Once the early television “need creation” marketing got rolling, anything was possible. The meat product, Spam, was positioned as a delicacy, and sales soured even though the product tasted like dog food, because nobody was willing to admit that they couldn’t appreciate a delicacy. The list of examples is endless, but the important thing to understand is that, somewhere along the way, Americans lost their ability to know what was really needed as an essential. The concept of need became tied to whatever was being advertised and sold to them.

The dirty little secret in all of this is that television broadcasting signals are able to reach beyond the borders of the United States, and into every culture on earth. However, in order for every person on earth to have their television-implanted-needs fulfilled, it would require the resources and energy capacity and production capability of six additional earth sized planets. Once the concept of “need” became something to sell, the possibility was there for it to be oversold. That’s where we are now, and there’s no way to put that old 1940s, fresh tasting, Ipana Toothpaste back in the tube.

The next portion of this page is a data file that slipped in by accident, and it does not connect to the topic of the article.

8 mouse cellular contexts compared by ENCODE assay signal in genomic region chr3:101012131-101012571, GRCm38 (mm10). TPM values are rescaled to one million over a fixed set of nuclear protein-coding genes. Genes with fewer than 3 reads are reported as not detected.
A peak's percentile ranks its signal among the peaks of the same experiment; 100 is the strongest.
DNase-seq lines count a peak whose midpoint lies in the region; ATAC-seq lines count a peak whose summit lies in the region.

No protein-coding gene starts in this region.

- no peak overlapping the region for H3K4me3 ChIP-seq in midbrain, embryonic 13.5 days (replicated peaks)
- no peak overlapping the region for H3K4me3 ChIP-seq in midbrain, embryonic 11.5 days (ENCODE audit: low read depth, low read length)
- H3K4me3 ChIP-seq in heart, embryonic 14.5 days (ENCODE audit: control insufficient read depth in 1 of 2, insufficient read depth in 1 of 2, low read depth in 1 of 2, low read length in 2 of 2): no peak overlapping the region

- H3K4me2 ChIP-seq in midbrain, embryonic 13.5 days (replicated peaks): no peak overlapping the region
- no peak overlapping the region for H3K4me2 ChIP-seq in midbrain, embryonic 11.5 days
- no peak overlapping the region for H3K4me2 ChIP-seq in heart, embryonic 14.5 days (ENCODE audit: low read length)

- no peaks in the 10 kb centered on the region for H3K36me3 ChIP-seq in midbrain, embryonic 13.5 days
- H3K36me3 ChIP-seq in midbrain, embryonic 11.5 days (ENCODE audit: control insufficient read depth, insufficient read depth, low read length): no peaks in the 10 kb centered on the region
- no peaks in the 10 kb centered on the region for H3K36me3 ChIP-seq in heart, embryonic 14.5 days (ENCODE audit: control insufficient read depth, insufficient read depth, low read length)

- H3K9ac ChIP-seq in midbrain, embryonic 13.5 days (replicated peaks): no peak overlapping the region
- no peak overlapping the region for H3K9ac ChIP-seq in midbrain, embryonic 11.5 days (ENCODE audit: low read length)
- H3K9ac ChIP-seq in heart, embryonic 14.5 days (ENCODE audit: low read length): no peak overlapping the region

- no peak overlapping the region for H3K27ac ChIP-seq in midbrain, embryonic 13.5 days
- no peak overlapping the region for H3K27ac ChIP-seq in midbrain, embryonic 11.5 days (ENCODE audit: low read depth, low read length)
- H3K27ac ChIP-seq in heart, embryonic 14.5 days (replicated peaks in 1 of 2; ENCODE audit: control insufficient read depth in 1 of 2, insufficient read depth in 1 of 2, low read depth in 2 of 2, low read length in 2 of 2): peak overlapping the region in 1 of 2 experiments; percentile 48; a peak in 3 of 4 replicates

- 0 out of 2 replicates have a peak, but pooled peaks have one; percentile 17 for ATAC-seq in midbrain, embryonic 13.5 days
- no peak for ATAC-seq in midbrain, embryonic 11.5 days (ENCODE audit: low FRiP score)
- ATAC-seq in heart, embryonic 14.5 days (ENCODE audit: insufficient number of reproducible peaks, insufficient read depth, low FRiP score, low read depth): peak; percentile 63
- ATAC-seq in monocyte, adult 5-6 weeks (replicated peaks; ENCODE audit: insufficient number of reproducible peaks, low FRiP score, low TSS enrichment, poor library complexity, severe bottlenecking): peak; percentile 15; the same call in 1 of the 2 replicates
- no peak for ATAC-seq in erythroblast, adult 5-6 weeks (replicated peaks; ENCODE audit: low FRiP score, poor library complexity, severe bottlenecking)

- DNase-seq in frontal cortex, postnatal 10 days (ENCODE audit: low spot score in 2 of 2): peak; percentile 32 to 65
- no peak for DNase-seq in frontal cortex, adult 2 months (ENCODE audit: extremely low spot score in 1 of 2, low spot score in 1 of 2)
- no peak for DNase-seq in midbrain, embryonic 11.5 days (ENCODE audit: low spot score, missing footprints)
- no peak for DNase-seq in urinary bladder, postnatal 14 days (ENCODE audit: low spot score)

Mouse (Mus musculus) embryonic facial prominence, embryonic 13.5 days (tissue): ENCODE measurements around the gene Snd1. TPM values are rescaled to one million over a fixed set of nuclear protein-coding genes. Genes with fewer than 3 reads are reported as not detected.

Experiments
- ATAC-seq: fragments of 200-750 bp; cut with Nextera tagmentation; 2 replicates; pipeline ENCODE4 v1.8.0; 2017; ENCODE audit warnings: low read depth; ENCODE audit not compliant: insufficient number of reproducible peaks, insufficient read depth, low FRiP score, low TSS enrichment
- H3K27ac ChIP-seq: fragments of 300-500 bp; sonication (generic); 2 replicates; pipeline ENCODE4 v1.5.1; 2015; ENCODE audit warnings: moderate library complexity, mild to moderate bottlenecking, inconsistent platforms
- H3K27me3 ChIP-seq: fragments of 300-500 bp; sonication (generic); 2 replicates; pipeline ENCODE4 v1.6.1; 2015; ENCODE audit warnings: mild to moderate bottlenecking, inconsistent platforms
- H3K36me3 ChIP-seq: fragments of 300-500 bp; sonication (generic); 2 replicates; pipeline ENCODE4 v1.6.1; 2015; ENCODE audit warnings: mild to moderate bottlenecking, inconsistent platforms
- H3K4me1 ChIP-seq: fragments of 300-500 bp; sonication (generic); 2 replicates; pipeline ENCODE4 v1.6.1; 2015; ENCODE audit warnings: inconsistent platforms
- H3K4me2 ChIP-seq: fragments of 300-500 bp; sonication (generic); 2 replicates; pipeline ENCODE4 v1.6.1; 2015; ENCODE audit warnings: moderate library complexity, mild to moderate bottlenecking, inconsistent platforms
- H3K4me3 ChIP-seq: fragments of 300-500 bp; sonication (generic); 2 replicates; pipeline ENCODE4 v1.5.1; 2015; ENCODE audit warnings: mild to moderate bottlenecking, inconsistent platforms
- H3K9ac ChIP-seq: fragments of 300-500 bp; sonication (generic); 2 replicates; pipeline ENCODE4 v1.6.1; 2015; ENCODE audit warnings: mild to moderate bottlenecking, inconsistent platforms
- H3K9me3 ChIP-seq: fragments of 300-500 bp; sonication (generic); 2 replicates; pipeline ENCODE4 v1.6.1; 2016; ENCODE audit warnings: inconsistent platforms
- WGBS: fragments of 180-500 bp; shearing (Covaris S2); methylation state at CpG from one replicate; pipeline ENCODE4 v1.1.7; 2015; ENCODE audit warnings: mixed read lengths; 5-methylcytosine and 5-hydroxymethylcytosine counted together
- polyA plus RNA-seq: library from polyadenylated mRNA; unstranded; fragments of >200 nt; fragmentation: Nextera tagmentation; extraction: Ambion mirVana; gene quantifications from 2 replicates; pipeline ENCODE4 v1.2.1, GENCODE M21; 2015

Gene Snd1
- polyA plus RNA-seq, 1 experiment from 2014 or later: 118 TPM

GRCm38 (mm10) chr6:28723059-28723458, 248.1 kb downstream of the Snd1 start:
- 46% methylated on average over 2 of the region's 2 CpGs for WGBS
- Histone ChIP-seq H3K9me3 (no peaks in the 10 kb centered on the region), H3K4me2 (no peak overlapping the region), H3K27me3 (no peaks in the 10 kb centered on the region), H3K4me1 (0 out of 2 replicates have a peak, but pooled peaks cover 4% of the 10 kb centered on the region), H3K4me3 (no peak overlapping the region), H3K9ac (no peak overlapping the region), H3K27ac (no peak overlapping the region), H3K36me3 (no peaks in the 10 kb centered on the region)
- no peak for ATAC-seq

Sunday, January 24, 2010

Ready or Not, Here Comes the Future

For the most part, historically significant events never happen in an isolated context, without the influence of everything else that happens before and during that time in history. Nothing happens in a vacuum. It’s because of this that the future is really not so hard to predict if past and present circumstances are interpreted properly, and at this particular time in history there are undisputable and clearly evident facts that we can string together to read the future more accurately than ever before.